Suggested next steps for the Conservatives are the focus of the main leader in today’s Telegraph.
The leader begins by noting that the overall Tory position is strong:
"The Conservative Party has registered a lead over Labour in 25 out of 27 opinion polls, with a margin ranging from three points to 13. In all but four of these polls, the Tories scored 40% or more; the most recent survey, by YouGov last Sunday, put them at 43%, 10 points ahead of Labour, enough to command an overall Commons majority of more than 40 seats."
The Telegraph also praises David Cameron for "outwitting" Gordon Brown at yesterday’s PMQs – during their clashes over Northern Rock. The mood at last night’s parliamentary party dinner was said to be "buoyant" and spirits were certainly helped by "hilarious speeches" from William Hague and Keith Simpson. But complacency, The Telegraph warns, would be "suicidal". The party has been at its best when it has been most radical. The Telegraph highlights George Osborne’s inheritance tax cut and also the welfare reforms that stemmed from Iain Duncan Smith’s social justice policy group. Here’s what The Telegraph thinks the Tories should do next:
Firstly, it urges "dropping the inhibiting commitment to maintaining Labour’s spending plans". Three cheers to that! ConservativeHome recommended the very same thing on Monday. Labour has mounted the largest-ever peacetime increase in spending and George Osborne has pledged that it will continue. By moderating annual spending growth from 2% to 1.5% Mr Osborne would have approximately £3bn more each year to devote to lower borrowing or economy-boosting tax relief. At Monday’s press conference Mr Cameron defended the spending me-tooism by saying that the spending settlement for the public sector was already tight enough. But the settlement is far tighter for many hard-working families and businesses. Over at CentreRight.com Matthew Elliott noted that "by 2009, each person working in the private sector will be paying more each month into the pension of a civil servant than they will into their own pension". That’s an extraordinary statistic. Slower spending growth will give a Conservative Chancellor more freedom to ensure a fairer deal for the private business and private citizen.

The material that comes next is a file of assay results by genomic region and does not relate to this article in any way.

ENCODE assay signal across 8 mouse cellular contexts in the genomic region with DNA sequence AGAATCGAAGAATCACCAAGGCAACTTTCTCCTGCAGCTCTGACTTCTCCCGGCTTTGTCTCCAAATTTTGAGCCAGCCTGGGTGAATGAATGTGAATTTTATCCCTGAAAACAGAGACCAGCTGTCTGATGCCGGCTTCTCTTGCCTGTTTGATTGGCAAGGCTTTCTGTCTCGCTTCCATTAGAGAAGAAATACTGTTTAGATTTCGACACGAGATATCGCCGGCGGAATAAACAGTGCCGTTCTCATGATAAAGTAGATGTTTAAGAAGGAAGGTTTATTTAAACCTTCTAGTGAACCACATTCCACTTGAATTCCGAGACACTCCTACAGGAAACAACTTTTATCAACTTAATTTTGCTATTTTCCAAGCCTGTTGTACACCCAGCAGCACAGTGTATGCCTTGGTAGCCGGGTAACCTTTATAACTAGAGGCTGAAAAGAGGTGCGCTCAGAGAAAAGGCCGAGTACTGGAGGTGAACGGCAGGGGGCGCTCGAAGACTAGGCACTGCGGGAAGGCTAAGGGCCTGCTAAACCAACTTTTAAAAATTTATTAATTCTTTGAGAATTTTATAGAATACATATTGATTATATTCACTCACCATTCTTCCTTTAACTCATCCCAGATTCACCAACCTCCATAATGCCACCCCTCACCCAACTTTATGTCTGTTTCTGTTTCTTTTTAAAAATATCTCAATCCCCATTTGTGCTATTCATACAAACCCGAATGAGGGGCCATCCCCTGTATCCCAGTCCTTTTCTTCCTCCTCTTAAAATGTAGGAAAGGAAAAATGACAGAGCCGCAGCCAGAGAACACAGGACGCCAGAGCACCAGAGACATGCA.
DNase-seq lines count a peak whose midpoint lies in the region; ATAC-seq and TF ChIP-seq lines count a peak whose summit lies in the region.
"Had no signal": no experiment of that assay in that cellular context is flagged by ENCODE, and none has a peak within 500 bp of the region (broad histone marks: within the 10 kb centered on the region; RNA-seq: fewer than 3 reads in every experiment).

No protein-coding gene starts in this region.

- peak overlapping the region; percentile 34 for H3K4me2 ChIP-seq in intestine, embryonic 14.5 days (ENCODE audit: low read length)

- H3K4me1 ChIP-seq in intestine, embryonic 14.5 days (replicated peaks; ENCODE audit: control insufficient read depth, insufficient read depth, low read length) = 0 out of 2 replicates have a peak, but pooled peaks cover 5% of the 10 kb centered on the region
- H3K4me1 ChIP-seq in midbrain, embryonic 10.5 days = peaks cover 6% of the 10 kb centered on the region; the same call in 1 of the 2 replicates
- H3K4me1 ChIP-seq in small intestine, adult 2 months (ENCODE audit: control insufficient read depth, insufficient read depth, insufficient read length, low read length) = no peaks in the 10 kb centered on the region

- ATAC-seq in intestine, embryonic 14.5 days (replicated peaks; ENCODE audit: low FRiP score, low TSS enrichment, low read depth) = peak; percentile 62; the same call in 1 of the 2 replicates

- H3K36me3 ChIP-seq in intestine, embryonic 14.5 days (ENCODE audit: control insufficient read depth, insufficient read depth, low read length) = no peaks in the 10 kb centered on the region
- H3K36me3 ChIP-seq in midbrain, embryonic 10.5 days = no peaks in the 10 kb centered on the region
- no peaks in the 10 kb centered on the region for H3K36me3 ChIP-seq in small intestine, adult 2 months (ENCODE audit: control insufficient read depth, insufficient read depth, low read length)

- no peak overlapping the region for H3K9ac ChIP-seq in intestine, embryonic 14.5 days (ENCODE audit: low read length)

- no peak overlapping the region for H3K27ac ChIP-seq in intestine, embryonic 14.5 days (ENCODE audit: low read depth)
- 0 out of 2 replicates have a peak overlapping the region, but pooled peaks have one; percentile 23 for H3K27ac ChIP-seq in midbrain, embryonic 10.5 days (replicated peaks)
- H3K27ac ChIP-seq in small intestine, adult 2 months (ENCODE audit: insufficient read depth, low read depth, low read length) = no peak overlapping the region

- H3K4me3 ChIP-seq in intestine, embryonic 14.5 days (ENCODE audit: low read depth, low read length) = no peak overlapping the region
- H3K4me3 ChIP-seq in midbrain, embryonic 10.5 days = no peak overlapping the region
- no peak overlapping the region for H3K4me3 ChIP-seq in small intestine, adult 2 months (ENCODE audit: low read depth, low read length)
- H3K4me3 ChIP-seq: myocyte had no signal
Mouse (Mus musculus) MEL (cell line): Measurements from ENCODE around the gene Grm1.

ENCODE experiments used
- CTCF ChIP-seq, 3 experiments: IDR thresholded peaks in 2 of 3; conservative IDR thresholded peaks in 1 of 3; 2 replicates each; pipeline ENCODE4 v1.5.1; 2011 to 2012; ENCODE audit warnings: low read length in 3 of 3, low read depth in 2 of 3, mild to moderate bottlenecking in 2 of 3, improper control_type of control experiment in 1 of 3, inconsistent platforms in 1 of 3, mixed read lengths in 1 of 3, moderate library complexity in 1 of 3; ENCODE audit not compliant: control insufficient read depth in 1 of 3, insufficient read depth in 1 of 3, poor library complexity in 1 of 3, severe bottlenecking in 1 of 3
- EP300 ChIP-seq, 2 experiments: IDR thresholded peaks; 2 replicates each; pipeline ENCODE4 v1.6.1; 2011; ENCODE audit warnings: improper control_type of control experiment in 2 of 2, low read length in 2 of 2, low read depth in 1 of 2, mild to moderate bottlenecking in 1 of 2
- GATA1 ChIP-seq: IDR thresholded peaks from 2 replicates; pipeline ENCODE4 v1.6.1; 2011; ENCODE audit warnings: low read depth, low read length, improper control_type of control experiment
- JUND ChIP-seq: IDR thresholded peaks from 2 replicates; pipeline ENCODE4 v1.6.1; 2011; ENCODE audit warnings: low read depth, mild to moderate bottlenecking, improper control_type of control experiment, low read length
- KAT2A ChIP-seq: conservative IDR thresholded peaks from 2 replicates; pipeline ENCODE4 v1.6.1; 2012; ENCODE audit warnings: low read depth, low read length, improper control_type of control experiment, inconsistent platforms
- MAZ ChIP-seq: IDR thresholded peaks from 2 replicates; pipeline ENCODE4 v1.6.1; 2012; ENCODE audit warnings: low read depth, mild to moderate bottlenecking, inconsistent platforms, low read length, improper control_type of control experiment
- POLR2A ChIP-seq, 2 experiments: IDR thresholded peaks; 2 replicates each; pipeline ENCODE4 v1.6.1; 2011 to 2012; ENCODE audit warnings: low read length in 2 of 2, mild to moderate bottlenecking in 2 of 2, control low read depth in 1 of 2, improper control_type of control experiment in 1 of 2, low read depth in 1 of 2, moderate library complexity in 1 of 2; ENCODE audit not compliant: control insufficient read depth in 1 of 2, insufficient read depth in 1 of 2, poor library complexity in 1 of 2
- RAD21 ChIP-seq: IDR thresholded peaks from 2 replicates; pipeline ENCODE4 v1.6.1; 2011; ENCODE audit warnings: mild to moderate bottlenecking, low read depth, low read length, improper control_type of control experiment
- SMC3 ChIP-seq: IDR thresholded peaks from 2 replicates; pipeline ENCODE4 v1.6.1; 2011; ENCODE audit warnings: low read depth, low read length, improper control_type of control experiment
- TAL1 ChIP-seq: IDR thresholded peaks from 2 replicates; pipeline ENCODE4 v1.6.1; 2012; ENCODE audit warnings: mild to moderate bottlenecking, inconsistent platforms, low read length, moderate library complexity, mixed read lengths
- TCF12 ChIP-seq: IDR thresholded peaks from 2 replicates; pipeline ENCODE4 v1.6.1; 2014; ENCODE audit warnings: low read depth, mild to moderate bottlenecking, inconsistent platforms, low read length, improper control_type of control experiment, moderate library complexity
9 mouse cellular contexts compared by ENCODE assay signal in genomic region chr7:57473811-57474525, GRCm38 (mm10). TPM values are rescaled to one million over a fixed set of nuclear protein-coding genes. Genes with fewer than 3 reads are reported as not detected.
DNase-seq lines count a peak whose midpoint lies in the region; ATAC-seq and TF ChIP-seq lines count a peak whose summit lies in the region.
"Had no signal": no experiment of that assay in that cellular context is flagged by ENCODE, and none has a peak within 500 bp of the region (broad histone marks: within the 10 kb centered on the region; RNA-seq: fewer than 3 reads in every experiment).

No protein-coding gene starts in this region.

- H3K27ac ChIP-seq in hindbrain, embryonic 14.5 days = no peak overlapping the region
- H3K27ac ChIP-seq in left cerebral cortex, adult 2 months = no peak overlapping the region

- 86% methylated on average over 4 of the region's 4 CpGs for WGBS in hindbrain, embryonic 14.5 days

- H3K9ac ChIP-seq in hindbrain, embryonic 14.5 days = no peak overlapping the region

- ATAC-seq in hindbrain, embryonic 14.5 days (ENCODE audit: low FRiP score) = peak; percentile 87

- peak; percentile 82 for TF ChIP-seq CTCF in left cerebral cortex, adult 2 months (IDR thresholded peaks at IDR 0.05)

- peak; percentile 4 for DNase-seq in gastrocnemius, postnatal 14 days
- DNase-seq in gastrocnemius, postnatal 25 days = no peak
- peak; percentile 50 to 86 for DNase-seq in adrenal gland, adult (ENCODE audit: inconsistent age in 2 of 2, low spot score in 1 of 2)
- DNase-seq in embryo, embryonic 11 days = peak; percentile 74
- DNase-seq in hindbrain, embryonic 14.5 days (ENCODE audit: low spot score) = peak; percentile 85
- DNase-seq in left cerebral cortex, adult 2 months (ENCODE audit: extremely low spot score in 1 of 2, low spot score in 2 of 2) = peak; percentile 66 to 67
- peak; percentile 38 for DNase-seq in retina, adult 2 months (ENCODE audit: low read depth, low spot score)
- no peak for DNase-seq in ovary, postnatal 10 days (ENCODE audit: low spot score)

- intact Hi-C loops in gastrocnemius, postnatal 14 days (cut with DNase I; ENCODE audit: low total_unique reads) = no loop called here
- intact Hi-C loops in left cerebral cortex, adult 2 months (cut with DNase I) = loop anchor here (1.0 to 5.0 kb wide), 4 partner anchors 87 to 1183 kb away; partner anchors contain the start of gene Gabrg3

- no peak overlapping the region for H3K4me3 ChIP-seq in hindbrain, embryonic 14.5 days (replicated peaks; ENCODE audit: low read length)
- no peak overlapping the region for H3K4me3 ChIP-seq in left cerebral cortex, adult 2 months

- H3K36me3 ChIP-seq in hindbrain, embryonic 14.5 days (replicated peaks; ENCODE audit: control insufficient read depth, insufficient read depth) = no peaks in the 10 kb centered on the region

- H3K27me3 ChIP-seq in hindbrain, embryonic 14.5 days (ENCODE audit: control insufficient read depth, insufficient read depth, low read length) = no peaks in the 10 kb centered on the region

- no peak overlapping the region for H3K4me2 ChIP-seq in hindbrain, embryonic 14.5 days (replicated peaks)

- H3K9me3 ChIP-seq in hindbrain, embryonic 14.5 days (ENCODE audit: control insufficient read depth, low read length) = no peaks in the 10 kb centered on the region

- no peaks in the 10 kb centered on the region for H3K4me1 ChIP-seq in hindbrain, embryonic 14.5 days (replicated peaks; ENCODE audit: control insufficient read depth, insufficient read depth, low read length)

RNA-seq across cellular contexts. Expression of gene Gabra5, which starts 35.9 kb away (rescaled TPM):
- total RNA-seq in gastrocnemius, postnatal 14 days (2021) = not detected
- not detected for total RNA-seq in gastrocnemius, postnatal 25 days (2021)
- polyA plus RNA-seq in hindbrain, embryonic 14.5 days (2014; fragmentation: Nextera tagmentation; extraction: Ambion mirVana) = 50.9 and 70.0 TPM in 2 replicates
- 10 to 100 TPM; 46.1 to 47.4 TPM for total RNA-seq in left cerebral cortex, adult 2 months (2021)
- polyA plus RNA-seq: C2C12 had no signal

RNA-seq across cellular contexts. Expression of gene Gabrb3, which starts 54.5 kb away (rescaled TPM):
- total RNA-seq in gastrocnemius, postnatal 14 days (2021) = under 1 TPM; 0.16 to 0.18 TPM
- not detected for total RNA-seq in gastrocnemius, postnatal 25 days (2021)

Secondly, it calls for boldness in reform of the Whitehall machine. The Telegraph notes that Whitehall is "now failing to meet even the most basic standards of governing competence." Some Tories blame ministers for the incompetence but the problems go deeper. Excessive centralisation and politically correct theories mean that the civil service is not the Rolls Royce operation that Tory ex-ministers remember. We looked at one angle of this challenge last week in our implementation, implementation, implementation post.
Thirdly it calls for more hunger for power: "There remains a nagging perception that many Tories have yet to display it." That perception will persist so long as so many members of the shadow cabinet pursue such extensive outside interests. There is little doubt that David Cameron and George Osborne, in particular, are working flat out for victory. The same cannot be said of every member of the shadow cabinet.